Surviving a severe economic crisis is like coming out alive after an airplane crash. You will never be the same person again.
At first, the bad news was just a whisper. Stories of people we did not know losing their jobs. My husband and I were working at one of the leading newspapers in Athens and we felt safe. When people we knew were suddenly out of work, I knew it was time to take action. I had to learn a different occupation that wouldn’t be limited by language or country, a problem I would face trying to find work as a journalist if I had to leave Greece.
So, I started attending classes in a pastry school. Every afternoon for two years, after a full day working as an arts editor at Eleftherotypia, I attended baking classes until 10 p.m. And then I spent all my weekends and many a night working to master the techniques I had learned.
When both my husband and I lost our jobs in 2011, after working unpaid for several months, and we were left with nothing but unemployment benefits, making pastry became my therapy to fight off despair. I worked diligently to make the perfect French macaron. (Not to be confused with the macaroon, which doesn’t have a filling, color or that sensual crispy texture. The sweets share the same basic ingredient, almond powder.)
My idea was to convey the essence of Greece through traditional flavor combinations. I flashed back to my family’s boring visits to our relatives in the country, where we had the usual fig sweets; I recalled the remains of sesame at the bottom of our school bags; remembered the piles of shells left behind from the famous pistachios from Aegina; savored the memory of fresh yogurt mixed with quince that was generously offered at the tavernas after the heavy meal of beef in red sauce.
The horror of unpaid bills was replaced by the agony I put myself through to try to come up with the perfect macaron. And instead of crying from despair for the dark future we faced, I was weeping over the oven because my little delicate creations couldn’t keep their shape. After more than 3,000 trials and errors — mostly errors — I managed to master the perfect macaron. I was ready to sell them.
I invested every penny I earned in high-quality photographs, a superbly designed website and tasteful packaging. “Le macaron grec” was born and the little olive green boxes of treats I was selling were, I thought, my chance to regain control of my life.
“Le macaron grec” became a huge success, as I was in demand to cater parties and weddings. The Huffington Post wrote a feature story about my business in May of 2013, and I felt like I was on my way.
But as happens so often in Greece, the bureaucrats had other plans. In a country where you are viewed favorably when you spend money but are considered a criminal when you make it, starting a business is a nightmare. The demands are outrageous, and include a requirement that the business pay taxes in advance equal to 50 percent of estimated profit in the first two years. And the taxes are collected even if the business suffers a loss.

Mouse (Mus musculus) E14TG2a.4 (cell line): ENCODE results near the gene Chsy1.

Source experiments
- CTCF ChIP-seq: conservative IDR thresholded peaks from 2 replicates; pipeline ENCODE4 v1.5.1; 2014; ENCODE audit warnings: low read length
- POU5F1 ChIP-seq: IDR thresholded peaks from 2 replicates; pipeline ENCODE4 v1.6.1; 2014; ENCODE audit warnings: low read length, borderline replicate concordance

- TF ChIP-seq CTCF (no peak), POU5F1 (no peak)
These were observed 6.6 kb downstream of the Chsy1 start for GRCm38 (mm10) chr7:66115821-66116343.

I needed only 20 square meters for my baking business, but inspectors told me they could not give me permission for less than 150 square meters. I was obliged to have a separate toilet for customers even though I would not have any customers visit. The fire department wanted a security exit in the same place where the municipality demanded a wall be built.
I, like thousands of others trying to start businesses, learned that I would be at the mercy of public employees who interpreted the laws so they could profit themselves.
And so in the winter of 2013, my business was finished before it had a chance to take off. The website and a couple of empty boxes in the top of my closet are now the only evidence of the inglorious end of a dream. Despair was closing in. There were no jobs for journalists and our unemployment benefits had run out.
Then, suddenly, an opportunity arose. My husband got an offer to run an online newspaper, but we needed to move so he could work in Brussels. We borrowed some money, packed a truck, said a few goodbyes and without a single regret, left everything behind.
The first couple of months were very difficult, but I finally managed to put our struggles in perspective. I started watching documentaries about World War II, the stories of Europeans who had lost sons, brothers, fathers, and were forced to compromise their dignity and self respect. I watched elderly people, people of culture with refined manners, forced to sell cups of Limoges porcelain or a fine teapot at a flea market just to survive. I studied my mother-in-law, who was born in the wake of the Great War, spent her childhood living through World War II, her youth in the Greek civil war, and her thriving 40s in the throes of the Greek dictatorship. For her, the economic crisis was a normal event in life. And she had managed to live a long and happy life despite the challenges. But how did that generation manage to get through all their tribulations and ours could not? Maybe because we grew up with the most powerful drug of all: Security.
And for me, like many Greeks, that drug was gone, forever.
Despina Antypa is a journalist and the former arts editor of the Athens newspaper, Eleftherotypia.